Fertilizing Coconut Palm Trees: How And When To Fertilize Coconut Palms

Large Coconut Palm Trees
coconut palm
(Image credit: riderfoot)

Provided you live in a hospitable climate, there's nothing like adding a palm tree to the home landscape to evoke sun-filled days followed by spectacular sunsets and warm tropical breeze-filled nights. With proper care, a coconut palm tree will produce 50 to 200 fruit per year for up to 80 years, so learning about fertilizing coconut palm trees is of paramount importance for the longevity of the tree. Let's explore how to fertilize coconut palm trees.

Fertilization of Coconuts

The coconut is the most important palm economically. It is the most widely grown and used nut in the world, utilized for its copra - which is the source of coconut oil used to make everything from soaps, shampoos, and cosmetics to a myriad of foodstuffs. The trees can be propagated from seed --a coconut -- but are generally purchased as young palms from a nursery. On an interesting note, the coconut fruit can float for long distances in the ocean and still germinate once it has been washed ashore. Although coconut palms are often found along tropical, sandy shorelines and tolerate salt spray and brackish soil, salt is not a necessary fertilizer for coconut trees. In fact, it has no bearing on how well the trees grow at all. Coconut palms grow well in a variety of soils as long as it is well-draining. They do need an average temperature of 72 F. (22 C.) and annual rainfall of 30-50 inches (76-127 cm.). Fertilization of coconuts is often necessary for the home landscape. These palms are at risk of nitrogen deficiency, which is characterized by the yellowing of the oldest leaves to the entire canopy. They are also susceptible to potassium deficiency, which begins to appear as necrotic spotting on the oldest leaves increasing to affect leaflet tips and, in severe cases, the trunk is affected. Sulfur-coated potassium sulfate is broadcast under the canopy at the rate of 1.5 lbs/100 square feet (0.75 kg./9.5 square meters) of canopy area four times per year to prevent the deficiency. Palms may also be deficient in magnesium, manganese, or boron. It's important to fertilize coconut palms at several stages during their growth to thwart or combat potential mineral deficiencies.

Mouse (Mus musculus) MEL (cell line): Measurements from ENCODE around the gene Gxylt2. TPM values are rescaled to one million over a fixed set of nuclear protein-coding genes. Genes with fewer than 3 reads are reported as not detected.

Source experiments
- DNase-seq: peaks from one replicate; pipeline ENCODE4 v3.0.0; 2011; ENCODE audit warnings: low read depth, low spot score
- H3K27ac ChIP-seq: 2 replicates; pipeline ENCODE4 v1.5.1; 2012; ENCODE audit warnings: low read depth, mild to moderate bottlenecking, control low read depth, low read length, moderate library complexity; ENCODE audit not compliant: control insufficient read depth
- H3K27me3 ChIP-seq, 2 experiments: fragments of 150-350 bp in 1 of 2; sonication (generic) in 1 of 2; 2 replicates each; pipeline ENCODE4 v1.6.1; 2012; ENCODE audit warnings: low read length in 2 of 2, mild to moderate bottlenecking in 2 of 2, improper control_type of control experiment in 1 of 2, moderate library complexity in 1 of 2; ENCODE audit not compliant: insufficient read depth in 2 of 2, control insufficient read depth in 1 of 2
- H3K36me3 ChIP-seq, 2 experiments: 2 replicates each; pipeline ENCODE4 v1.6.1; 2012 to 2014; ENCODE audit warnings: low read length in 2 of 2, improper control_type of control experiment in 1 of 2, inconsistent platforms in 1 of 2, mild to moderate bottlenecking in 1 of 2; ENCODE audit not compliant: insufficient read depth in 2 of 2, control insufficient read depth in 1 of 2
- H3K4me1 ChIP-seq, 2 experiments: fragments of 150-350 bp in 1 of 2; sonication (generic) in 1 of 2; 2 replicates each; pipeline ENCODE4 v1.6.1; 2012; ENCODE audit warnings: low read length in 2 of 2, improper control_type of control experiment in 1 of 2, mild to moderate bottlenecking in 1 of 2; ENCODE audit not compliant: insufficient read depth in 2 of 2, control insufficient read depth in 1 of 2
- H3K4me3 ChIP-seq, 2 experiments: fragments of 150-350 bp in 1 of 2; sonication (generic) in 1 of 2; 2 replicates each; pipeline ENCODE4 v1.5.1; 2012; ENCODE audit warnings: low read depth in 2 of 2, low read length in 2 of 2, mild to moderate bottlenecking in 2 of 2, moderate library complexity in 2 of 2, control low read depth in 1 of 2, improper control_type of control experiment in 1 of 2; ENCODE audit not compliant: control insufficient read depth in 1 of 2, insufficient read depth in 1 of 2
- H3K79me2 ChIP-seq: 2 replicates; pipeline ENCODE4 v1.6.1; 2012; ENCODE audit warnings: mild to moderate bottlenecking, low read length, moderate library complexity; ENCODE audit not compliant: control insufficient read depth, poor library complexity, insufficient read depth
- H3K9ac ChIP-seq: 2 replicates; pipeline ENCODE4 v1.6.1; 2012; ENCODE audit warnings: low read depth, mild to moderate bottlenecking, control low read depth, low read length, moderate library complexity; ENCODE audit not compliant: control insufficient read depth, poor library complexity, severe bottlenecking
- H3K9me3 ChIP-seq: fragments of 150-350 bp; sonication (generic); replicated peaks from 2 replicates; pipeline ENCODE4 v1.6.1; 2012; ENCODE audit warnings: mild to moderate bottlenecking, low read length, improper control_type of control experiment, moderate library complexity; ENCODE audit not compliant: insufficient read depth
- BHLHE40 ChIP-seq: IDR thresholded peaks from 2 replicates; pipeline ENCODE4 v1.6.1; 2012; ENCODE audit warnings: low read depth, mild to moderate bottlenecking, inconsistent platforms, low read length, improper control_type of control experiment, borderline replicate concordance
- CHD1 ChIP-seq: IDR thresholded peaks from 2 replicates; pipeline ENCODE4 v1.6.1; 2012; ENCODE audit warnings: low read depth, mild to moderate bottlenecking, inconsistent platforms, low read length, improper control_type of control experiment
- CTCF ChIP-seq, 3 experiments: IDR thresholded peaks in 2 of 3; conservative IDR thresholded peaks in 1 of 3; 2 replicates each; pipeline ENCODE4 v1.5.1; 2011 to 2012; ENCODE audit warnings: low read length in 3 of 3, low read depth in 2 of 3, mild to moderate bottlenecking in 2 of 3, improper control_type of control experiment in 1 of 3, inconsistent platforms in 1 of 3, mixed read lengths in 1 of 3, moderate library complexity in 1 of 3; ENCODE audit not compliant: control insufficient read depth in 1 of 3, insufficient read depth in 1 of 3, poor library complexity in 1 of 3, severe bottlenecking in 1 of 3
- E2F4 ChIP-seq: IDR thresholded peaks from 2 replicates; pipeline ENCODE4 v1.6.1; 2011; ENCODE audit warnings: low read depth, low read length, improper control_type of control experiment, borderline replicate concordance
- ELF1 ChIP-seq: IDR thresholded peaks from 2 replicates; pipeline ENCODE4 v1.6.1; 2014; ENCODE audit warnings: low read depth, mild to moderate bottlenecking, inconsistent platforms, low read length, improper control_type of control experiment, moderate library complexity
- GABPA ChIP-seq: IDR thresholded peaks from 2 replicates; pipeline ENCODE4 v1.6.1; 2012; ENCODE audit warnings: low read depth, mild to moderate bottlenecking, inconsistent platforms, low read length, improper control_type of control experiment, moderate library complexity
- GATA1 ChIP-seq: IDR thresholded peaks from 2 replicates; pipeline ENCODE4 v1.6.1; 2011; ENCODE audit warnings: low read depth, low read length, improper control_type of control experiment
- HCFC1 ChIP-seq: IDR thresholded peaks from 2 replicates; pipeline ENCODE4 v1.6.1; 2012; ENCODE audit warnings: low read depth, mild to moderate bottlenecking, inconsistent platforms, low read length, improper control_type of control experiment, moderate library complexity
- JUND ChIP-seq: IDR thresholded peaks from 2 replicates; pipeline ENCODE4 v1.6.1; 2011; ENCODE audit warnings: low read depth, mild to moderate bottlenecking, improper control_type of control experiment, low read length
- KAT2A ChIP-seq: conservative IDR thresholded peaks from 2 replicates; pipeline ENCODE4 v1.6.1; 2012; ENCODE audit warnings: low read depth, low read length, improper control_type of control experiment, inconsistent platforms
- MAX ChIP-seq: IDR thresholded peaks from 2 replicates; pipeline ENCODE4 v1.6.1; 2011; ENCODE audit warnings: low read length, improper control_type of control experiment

How to Fertilize Coconut Palm Trees

Fertilizing of coconut trees varies depending on their particular growth stage.

Fertilization of Coconuts at Transplant

The large green leaves of the coconut palm need extra nitrogen. Granular fertilizer with a 2-1-1 ratio should be used that contains both slow-releasing and fast-releasing nitrogen. The quick-release will give the palm a fast boost of nitrogen to stimulate growth while the slow release gives gradual nitrogen to the developing roots. There are specific palm fertilizers that can be used or a combination can be applied at the time of transplant.

Fertilizing Young Coconut Palm Trees

Once the transplants have established, it is of continuing importance to fertilize coconut palms. Foliar fertilizer is the best method for application. They are sold as either those with macro-elements or micro-elements Macro-elements include:

Micro-elements include:

They are generally combined but may need the addition of a wetting agent to help the fertilizer get past the waxy coating of the palm trees where it can be absorbed. If the fertilizer doesn't contain a wetting agent, add three to five drops of liquid detergent to every gallon (4 L.) of the mix. Foliar fertilizer for young coconut trees should be applied when the weather will be dry for 24 hours. Apply at regular intervals every one to three months -- monthly is preferable. After the first year, the foliar fertilizer can be discontinued. Granular applications are adequate and should still be used at the ratio of 2-1-1 but can now be done every three to four months.

Amy Grant

Amy Grant has been gardening for 30 years and writing for 15. A professional chef and caterer, Amy's area of expertise is culinary gardening.